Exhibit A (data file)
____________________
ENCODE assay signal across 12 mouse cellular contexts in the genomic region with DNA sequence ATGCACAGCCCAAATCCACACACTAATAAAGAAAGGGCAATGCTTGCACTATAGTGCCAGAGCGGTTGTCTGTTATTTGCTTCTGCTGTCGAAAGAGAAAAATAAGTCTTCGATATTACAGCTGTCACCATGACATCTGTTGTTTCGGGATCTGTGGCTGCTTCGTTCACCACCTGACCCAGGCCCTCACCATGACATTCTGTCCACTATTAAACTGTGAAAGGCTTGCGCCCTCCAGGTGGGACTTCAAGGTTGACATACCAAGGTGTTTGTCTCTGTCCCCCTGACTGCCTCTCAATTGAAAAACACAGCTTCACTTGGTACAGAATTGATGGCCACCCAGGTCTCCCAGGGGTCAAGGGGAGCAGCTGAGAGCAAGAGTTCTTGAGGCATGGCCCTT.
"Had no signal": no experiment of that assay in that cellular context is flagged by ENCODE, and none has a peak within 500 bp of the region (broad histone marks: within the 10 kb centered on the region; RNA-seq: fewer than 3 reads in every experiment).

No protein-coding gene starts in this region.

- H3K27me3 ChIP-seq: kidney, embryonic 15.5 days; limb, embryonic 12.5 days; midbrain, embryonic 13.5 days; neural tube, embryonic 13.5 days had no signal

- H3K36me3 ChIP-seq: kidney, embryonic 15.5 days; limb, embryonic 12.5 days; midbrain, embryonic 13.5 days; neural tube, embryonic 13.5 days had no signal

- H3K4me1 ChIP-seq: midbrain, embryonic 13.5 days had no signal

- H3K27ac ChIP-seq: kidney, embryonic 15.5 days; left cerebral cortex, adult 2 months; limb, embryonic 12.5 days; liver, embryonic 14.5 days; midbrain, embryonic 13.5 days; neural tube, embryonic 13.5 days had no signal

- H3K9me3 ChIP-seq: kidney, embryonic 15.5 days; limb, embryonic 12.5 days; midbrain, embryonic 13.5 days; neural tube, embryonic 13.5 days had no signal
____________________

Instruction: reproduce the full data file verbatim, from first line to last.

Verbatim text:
ENCODE assay signal across 12 mouse cellular contexts in the genomic region with DNA sequence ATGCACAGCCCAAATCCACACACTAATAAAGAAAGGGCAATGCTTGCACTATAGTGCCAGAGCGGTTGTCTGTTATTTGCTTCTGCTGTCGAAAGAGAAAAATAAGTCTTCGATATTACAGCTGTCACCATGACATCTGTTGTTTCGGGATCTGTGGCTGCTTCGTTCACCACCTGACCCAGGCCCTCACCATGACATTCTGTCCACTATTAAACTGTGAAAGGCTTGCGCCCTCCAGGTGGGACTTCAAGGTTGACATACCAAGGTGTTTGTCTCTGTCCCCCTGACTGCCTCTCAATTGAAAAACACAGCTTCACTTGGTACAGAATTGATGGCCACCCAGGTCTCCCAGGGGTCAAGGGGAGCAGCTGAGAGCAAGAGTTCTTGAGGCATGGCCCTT.
"Had no signal": no experiment of that assay in that cellular context is flagged by ENCODE, and none has a peak within 500 bp of the region (broad histone marks: within the 10 kb centered on the region; RNA-seq: fewer than 3 reads in every experiment).

No protein-coding gene starts in this region.

- H3K27me3 ChIP-seq: kidney, embryonic 15.5 days; limb, embryonic 12.5 days; midbrain, embryonic 13.5 days; neural tube, embryonic 13.5 days had no signal

- H3K36me3 ChIP-seq: kidney, embryonic 15.5 days; limb, embryonic 12.5 days; midbrain, embryonic 13.5 days; neural tube, embryonic 13.5 days had no signal

- H3K4me1 ChIP-seq: midbrain, embryonic 13.5 days had no signal

- H3K27ac ChIP-seq: kidney, embryonic 15.5 days; left cerebral cortex, adult 2 months; limb, embryonic 12.5 days; liver, embryonic 14.5 days; midbrain, embryonic 13.5 days; neural tube, embryonic 13.5 days had no signal

- H3K9me3 ChIP-seq: kidney, embryonic 15.5 days; limb, embryonic 12.5 days; midbrain, embryonic 13.5 days; neural tube, embryonic 13.5 days had no signal